If more businesses are recognising the return on investment offered by robotic pick and place, this is in part because the installation cost of the robots themselves has reduced over the years. But it is also thanks to improved processes of design and specification: ensuring you have the right tooling for the product, and the right robot for the output and payload you require.
On the other hand, it can be easy to get carried away by the ‘newest’ technical developments and over specify either the robot itself or other elements in the system. “Take vision systems,” Paul explains. “There is a place in today’s market for them particularly where there is a growing number of products’ being presented to robots in erratic formats or variable positions. However, where products are all in a uniform line often a simple sensor is all that’s required. By paying special attention to how the product is presented to the pick and place devise, an experienced integrator will often avoid any need for over complicated vision systems.”
On many pick and place lines, tooling change will not be a major requirement. But where it is, this has to be factored in. In fact, compressed air vacuum systems can often be designed with a single coupling, and substitution times of less than a minute are likely to be dwarfed by upstream changeover requirements. “As specialists in the design of end effectors we can eliminate the need for change overs by making the end effectors multifunctional. Where interchangeability is required compressed air vacuum electronics can be quickly disconnected and re-attached using quick release couplings. These changeover times are likely to be quicker than upstream or downstream equipment,” Paul says.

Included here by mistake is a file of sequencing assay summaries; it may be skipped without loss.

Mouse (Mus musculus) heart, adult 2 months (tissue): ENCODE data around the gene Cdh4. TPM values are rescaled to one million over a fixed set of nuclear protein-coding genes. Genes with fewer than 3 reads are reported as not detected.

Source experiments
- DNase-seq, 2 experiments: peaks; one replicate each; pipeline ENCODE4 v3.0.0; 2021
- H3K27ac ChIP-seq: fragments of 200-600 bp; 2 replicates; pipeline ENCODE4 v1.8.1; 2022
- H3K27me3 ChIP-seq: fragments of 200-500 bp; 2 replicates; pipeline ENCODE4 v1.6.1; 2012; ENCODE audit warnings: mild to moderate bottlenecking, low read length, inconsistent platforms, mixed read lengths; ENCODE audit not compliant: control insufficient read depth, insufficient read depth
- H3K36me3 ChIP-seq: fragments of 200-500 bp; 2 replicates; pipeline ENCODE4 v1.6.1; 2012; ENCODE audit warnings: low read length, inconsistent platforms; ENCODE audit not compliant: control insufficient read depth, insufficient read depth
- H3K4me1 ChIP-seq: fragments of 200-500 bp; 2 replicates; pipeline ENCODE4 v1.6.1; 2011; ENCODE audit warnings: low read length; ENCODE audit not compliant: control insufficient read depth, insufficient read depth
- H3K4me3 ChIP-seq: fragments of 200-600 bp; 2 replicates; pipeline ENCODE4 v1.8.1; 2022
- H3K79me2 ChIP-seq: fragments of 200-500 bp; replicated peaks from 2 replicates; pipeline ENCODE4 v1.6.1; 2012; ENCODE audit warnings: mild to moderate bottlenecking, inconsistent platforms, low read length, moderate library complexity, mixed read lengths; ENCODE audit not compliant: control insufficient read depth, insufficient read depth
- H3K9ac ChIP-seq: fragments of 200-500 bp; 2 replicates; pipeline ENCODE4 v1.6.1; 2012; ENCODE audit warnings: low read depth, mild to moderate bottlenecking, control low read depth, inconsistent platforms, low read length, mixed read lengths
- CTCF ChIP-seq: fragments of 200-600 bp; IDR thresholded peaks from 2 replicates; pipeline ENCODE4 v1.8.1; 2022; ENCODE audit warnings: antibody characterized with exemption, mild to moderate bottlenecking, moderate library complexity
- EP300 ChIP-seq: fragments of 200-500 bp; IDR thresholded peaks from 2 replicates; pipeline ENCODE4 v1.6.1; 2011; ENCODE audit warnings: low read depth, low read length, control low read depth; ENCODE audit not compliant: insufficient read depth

Further considerations when designing a bespoke system include the possible use of height compensators, sprung loaded features which are mounted onto suction cups to pick up items with height irregularity, such as packs of meat or blocks of cheese. These, like other options in the long list available to pick and place systems designers, need to be assessed at an early stage to ensure that the end effector combines with the robot itself to create a cost-effective, long lasting, reliable and trouble-free solution.
“Robotic devices are common place today and anyone can buy a robot arm,” concludes Paul. “However, it’s the knowledge and ability to design the best possible solution for each application that is key. As always, our philosophy is to be able to demonstrate the ability of robotics and end effectors at our ‘Try before You Buy’ facility.”